SINGAPORE'S manufacturing sector contracted again for the 14th straight month in August, but signs of stabilisation could be seen, said observers.
Noticeably, the electronics cluster, which forms the bulk of factory output here, reported its first month-on-month expansion after contracting for 13 months.
For the whole sector, purchasing managers' index was at 49.8 in August, up 0.5 from July's, figures published by the Singapore Institute of Purchasing & Materials Management (SIPMM) on Friday showed.
Readings above 50 denote increasing rate of growth from the previous month; those below 50 mean a quickening pace of contraction.
The SIPMM PMI comes a day after the Nikkei manufacturing PMI for Singapore, which also hinted at stabilisation in Singapore's manufacturing sector. This latter PMI was at 50 in August, stabilising after a seven-month decline.
Said OCBC economist Selena Ling: "Looking ahead, if the manufacturing and electronics PMI sustain the improving trend up to the fourth quarter of 2016, this could bode well for the second half's manufacturing growth. Nevertheless, our baseline is more for stabilisation rather than continued expansion for manufacturing growth in H2 2016."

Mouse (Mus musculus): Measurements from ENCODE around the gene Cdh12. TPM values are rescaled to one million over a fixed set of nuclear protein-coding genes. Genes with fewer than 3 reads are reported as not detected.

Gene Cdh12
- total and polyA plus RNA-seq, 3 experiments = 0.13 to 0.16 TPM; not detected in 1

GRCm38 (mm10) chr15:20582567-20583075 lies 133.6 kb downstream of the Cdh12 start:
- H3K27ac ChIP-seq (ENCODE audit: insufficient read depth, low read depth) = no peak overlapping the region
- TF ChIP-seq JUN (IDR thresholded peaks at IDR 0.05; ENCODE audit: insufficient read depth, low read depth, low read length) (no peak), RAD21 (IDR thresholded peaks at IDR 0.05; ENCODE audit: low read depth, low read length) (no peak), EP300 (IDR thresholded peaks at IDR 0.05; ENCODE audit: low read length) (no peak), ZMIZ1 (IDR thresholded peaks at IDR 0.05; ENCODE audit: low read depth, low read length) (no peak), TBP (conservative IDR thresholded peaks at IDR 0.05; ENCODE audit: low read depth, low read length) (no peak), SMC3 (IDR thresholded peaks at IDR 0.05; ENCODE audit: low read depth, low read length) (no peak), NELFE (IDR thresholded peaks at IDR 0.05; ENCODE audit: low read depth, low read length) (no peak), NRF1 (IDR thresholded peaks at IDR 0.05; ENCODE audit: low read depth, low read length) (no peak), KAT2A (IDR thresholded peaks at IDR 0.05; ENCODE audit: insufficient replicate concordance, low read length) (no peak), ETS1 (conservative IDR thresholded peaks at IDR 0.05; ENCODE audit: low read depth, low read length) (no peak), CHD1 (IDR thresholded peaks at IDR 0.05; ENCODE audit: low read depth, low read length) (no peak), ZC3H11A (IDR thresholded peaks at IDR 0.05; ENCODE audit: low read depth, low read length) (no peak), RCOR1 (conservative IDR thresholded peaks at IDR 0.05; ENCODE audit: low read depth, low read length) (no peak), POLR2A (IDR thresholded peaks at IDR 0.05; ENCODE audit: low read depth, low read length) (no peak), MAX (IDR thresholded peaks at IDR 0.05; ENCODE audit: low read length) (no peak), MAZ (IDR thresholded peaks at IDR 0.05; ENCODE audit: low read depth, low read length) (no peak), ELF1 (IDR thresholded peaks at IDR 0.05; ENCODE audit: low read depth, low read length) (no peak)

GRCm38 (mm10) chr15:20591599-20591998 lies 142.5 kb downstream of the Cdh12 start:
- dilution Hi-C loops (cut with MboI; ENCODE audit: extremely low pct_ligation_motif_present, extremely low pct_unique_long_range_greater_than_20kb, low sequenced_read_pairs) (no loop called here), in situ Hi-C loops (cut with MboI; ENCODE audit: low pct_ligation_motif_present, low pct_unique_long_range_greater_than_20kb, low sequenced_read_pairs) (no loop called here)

SIPMM said that August's headline improvement was due to higher new orders and new exports, as well as higher factory output and employment.
The index for new orders was at 49.6, an improvement from July's 49 and June's 49.2.
Export orders also improved, reaching 49.3 in August. It was at 48.8 in July and 48.9 in June.
The production index headed near 50 in August. It was at 49.9, an increase from July's 49.3 and June's 49.4.
Hiring conditions also seemed to pick up, reaching 49.7 in August from July's 49.4. It was at 49.6 in June.
The electronics cluster performed better than the rest of the manufacturing sector in August, reporting a headline PMI of 50.2, up from July's 49.7. This meant that it broke its 13-month cycle of contraction.
"The electronics expansion reading was attributed to new expansion readings recorded in new orders, new exports, and factory output," said the release.
Singapore is plugged into the global smartphone manufacturing chain. This sector has been gearing up globally for the launches of Samsung Galaxy Note 7 - which is now being recalled by Samsung - and the expected Apple iPhone 7 in these few weeks.